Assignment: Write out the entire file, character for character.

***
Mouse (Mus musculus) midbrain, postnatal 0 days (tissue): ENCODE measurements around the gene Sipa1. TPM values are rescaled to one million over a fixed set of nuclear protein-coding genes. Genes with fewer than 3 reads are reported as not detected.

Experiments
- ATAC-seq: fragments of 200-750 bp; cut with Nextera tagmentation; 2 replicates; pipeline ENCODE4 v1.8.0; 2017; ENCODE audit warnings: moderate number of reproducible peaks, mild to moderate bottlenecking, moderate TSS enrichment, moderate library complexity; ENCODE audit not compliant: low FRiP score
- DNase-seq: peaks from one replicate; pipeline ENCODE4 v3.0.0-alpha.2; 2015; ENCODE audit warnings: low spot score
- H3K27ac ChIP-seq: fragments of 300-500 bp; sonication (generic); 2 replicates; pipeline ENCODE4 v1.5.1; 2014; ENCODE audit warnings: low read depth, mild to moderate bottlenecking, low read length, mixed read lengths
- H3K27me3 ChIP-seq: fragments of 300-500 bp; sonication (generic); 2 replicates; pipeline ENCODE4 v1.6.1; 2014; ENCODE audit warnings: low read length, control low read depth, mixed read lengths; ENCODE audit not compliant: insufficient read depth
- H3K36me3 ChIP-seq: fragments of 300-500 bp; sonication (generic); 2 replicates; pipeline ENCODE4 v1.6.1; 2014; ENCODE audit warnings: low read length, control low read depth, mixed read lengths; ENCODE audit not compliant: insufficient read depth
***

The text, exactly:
Mouse (Mus musculus) midbrain, postnatal 0 days (tissue): ENCODE measurements around the gene Sipa1. TPM values are rescaled to one million over a fixed set of nuclear protein-coding genes. Genes with fewer than 3 reads are reported as not detected.

Experiments
- ATAC-seq: fragments of 200-750 bp; cut with Nextera tagmentation; 2 replicates; pipeline ENCODE4 v1.8.0; 2017; ENCODE audit warnings: moderate number of reproducible peaks, mild to moderate bottlenecking, moderate TSS enrichment, moderate library complexity; ENCODE audit not compliant: low FRiP score
- DNase-seq: peaks from one replicate; pipeline ENCODE4 v3.0.0-alpha.2; 2015; ENCODE audit warnings: low spot score
- H3K27ac ChIP-seq: fragments of 300-500 bp; sonication (generic); 2 replicates; pipeline ENCODE4 v1.5.1; 2014; ENCODE audit warnings: low read depth, mild to moderate bottlenecking, low read length, mixed read lengths
- H3K27me3 ChIP-seq: fragments of 300-500 bp; sonication (generic); 2 replicates; pipeline ENCODE4 v1.6.1; 2014; ENCODE audit warnings: low read length, control low read depth, mixed read lengths; ENCODE audit not compliant: insufficient read depth
- H3K36me3 ChIP-seq: fragments of 300-500 bp; sonication (generic); 2 replicates; pipeline ENCODE4 v1.6.1; 2014; ENCODE audit warnings: low read length, control low read depth, mixed read lengths; ENCODE audit not compliant: insufficient read depth